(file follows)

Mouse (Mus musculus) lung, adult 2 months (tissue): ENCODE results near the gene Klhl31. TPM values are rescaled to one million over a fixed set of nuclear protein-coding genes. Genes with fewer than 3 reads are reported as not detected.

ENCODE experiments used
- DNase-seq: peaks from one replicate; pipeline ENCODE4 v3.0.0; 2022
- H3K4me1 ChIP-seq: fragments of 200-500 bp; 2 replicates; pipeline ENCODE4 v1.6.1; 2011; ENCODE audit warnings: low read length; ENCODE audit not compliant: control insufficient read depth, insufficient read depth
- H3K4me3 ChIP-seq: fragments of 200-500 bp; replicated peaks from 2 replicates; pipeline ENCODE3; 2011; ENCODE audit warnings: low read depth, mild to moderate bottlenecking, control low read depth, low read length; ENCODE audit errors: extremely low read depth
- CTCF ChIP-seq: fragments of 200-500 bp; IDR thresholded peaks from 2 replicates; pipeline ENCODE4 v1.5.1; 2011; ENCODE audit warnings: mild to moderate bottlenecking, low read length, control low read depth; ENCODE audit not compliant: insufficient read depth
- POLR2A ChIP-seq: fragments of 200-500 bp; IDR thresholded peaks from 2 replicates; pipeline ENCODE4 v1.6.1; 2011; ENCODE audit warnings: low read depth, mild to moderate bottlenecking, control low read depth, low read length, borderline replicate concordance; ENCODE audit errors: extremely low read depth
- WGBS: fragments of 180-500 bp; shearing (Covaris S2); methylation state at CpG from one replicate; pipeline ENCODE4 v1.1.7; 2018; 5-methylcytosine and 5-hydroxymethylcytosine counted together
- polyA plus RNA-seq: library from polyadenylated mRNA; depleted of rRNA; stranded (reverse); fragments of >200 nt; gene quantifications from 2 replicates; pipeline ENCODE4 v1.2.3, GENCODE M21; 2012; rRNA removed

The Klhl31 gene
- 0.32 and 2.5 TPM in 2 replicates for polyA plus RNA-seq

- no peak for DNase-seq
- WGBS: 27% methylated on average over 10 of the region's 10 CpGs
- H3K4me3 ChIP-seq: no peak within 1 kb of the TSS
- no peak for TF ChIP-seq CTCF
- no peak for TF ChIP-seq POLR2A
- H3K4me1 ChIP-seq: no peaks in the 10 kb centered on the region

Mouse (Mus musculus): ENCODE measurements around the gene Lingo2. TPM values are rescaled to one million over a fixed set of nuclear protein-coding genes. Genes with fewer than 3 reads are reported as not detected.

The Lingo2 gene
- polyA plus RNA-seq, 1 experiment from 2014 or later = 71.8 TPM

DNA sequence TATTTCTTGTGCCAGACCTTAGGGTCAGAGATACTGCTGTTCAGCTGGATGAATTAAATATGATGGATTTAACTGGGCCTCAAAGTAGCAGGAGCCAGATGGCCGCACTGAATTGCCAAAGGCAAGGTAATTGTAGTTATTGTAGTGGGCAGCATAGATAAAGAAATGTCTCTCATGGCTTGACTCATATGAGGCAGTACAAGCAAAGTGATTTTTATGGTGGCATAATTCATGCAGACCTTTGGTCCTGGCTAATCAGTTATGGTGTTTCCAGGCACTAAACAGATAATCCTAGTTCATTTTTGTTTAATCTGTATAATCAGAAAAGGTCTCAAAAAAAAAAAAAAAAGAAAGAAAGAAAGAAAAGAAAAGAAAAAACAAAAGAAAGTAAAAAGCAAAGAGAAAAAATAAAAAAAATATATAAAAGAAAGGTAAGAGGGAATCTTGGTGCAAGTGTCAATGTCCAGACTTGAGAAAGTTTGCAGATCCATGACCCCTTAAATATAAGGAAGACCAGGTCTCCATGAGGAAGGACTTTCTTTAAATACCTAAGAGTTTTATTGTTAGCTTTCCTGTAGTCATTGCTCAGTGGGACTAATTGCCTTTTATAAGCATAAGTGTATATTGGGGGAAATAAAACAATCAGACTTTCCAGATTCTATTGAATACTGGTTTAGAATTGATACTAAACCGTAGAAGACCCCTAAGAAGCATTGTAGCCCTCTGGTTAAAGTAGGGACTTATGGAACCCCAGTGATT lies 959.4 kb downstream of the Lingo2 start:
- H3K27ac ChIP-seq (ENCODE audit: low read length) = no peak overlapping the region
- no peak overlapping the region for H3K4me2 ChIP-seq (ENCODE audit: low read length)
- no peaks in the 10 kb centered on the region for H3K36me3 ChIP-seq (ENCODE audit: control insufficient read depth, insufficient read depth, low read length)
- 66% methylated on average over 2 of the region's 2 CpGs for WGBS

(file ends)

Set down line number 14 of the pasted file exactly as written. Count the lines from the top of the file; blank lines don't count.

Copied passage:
- H3K4me3 ChIP-seq: no peak within 1 kb of the TSS